State of research on bipolar disorder

5 min read
Louise halimi

Bipolar disorder, formerly known as manic-depression, is a mental illness characterized by alternating periods of excitement (mania or hypomania) and depression. These mood fluctuations significantly impact the quality of life, health, and social functioning of affected individuals. Estimates suggest that around 1% of the global population suffers from bipolar disorder, making it one of the six leading causes of disability.

Despite the severity of this condition, the causes and mechanisms of bipolar disorder remain largely unknown. Research in this area lags behind other mental illnesses like schizophrenia or depression. However, significant progress has been made in recent years through multidisciplinary approaches and long-term patient cohorts.

Genetic and environmental factors

Bipolar disorder is a multifactorial illness, resulting from the interaction between genetic and environmental factors. Family and twin studies have shown that the risk of developing bipolar disorder is higher among individuals with an affected first-degree relative. However, there isn't a single gene responsible for bipolar disorder; rather, several genetic variants increase vulnerability to the illness.

Some of these variants involve the immune system, particularly HLA (Human Leukocyte Antigen) and TLR (Toll-like Receptor) genes, which are involved in recognizing and responding to infectious agents (Tamouza and al, 2018, Oliveira and all, 2014). These genes render individuals more sensitive to environmental risk factors such as infections, trauma, pollution, or stress. These factors can trigger or exacerbate chronic inflammation, disrupting brain function and neurotransmitters like serotonin or dopamine.

Trajectories and comorbidities

Bipolar disorder is a progressive illness that extends beyond a single episode. Most patients experience relapses and remissions throughout their lives, with adverse consequences for their physical and mental health. Bipolar disorder is associated with a 10-year reduction in life expectancy due to the high risk of suicide, as well as somatic comorbidities like cardiovascular diseases, diabetes, or obesity.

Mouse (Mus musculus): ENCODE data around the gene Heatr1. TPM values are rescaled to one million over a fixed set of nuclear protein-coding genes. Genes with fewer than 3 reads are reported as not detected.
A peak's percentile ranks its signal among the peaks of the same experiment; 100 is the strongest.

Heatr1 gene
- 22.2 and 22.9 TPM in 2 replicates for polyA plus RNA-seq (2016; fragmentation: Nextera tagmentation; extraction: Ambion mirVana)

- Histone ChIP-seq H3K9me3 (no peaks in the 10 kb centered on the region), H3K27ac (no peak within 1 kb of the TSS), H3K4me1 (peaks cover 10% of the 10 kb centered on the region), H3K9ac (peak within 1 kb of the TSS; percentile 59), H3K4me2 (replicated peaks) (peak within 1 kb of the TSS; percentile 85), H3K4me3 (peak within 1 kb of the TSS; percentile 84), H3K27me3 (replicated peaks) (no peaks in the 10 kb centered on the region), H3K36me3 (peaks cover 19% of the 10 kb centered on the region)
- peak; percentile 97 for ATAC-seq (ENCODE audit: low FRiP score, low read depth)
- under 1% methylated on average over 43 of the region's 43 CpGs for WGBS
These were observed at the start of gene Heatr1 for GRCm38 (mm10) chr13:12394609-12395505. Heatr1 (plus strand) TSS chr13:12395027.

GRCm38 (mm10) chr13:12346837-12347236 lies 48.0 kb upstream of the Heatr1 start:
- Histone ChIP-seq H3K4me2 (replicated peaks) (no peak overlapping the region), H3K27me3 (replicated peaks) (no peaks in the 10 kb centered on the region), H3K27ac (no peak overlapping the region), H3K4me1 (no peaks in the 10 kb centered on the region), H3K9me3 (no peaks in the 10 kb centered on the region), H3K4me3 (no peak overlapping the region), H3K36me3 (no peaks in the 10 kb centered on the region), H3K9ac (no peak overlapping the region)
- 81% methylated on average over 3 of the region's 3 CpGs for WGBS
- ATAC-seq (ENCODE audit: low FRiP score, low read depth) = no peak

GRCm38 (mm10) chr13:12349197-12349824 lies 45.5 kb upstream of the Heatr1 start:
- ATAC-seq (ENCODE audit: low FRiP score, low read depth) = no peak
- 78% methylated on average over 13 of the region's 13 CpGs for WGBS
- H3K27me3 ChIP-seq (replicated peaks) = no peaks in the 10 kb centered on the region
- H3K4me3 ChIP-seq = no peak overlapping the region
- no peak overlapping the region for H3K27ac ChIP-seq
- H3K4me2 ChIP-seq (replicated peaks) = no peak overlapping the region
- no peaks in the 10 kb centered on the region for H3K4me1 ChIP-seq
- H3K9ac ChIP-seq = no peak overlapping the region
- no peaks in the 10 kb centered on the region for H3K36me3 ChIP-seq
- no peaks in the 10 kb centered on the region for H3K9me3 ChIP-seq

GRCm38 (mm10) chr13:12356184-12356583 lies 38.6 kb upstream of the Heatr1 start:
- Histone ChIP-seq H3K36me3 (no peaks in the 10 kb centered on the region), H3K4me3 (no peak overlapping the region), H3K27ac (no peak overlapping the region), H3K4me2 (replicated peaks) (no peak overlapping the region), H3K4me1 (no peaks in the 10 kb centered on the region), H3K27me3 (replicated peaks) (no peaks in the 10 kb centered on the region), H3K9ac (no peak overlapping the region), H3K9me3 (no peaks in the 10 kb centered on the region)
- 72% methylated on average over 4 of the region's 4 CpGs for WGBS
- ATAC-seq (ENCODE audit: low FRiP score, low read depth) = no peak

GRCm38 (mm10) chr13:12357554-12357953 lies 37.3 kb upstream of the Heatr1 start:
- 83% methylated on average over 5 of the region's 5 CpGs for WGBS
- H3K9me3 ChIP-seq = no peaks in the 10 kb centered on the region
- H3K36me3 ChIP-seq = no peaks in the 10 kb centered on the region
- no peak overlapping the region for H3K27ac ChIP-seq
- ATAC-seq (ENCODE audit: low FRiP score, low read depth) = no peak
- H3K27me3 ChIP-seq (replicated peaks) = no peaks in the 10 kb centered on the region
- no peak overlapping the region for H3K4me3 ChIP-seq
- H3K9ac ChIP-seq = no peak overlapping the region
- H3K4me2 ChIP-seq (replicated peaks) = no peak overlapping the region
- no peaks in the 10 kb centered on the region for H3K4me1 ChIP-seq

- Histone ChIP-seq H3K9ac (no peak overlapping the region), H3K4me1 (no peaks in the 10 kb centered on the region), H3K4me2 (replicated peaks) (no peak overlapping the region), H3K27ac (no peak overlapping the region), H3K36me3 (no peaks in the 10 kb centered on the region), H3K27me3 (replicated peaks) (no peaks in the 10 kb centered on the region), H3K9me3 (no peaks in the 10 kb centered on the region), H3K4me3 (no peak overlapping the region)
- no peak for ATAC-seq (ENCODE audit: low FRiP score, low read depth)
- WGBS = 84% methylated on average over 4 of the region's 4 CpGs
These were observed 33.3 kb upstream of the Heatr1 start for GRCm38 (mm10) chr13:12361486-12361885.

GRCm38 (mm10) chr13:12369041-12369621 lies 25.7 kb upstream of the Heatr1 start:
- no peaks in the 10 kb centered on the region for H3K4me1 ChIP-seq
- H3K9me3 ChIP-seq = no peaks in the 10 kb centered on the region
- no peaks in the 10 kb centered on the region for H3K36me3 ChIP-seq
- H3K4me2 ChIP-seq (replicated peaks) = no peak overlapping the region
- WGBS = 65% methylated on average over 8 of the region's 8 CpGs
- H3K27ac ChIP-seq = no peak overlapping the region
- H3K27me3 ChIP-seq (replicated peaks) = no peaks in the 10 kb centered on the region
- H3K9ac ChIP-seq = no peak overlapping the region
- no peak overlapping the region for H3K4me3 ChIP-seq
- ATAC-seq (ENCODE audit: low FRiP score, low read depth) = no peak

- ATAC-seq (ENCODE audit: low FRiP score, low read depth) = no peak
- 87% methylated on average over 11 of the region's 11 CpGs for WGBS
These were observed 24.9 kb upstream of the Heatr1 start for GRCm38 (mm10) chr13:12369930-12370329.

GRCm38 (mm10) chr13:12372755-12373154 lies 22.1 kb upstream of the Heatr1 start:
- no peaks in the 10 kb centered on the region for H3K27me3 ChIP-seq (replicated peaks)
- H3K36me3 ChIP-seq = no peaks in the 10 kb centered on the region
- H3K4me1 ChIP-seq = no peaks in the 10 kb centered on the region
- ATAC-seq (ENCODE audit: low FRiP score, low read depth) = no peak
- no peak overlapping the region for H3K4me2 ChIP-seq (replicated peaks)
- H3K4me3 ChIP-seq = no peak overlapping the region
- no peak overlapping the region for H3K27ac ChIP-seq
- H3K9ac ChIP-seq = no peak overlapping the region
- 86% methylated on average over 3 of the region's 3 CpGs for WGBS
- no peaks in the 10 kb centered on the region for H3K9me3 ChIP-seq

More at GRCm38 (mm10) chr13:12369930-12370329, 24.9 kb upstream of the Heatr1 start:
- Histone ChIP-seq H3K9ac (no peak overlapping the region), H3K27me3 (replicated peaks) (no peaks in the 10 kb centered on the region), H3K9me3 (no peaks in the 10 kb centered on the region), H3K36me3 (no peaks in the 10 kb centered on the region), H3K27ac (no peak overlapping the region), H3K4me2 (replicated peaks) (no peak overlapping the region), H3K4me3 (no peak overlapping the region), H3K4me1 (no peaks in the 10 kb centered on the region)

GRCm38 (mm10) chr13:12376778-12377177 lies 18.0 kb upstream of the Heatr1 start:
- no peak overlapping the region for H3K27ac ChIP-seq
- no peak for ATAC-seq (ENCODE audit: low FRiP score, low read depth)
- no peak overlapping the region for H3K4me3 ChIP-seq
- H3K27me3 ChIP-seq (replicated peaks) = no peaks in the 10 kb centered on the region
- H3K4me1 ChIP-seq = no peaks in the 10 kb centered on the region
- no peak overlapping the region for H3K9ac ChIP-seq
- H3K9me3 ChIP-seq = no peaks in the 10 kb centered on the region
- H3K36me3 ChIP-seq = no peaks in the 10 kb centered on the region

To better understand bipolar disorder trajectories, the FondaMental foundation created the FACE-BD cohort in 2010. This cohort comprises over 4,000 patients regularly monitored by expert centers (Leboyer and al, 2022). This initiative has identified poor prognosis factors such as childhood trauma, sleep disorders, addictions, or anxiety disorders. It has also described the various clinical forms of bipolar disorder, which vary based on episode frequency, duration, severity, and the presence of psychotic symptoms.

Treatments and therapeutic strategies

The treatment of bipolar disorder primarily relies on mood-stabilizing medications like lithium, valproate, or lamotrigine, aiming to prevent relapses and reduce episode severity. These medications are often combined with antidepressants, antipsychotics, or anxiolytics as per individual needs. However, these treatments are not universally effective and can have undesirable side effects.

Research on bipolar disorder treatments focuses on two main aspects: identifying biomarkers to predict medication response and dosage adjustments, and developing new molecules targeting biological pathways involved in the illness, such as inflammation or oxidative stress.

Additionally, medication treatments should be complemented by psychosocial interventions aimed at improving quality of life, treatment adherence, stress management, and relapse prevention. Among these interventions are psychoeducation, informing patients and their families about the illness and its treatments; cognitive-behavioral therapy, aiming to modify negative thoughts and behaviors; cognitive remediation, offering exercises to improve impaired cognitive functions like memory or attention; and digital tools, providing remote monitoring and alerts in case of patient deterioration.

Bipolar disorder is a complex and heterogeneous illness requiring personalized and multidimensional care. Research in this field has made significant strides in understanding the causes, mechanisms, trajectories, and treatments of bipolar disorder. However, numerous challenges remain, such as early detection, complication prevention, improving medication effectiveness and tolerance, and developing new innovative therapeutic approaches.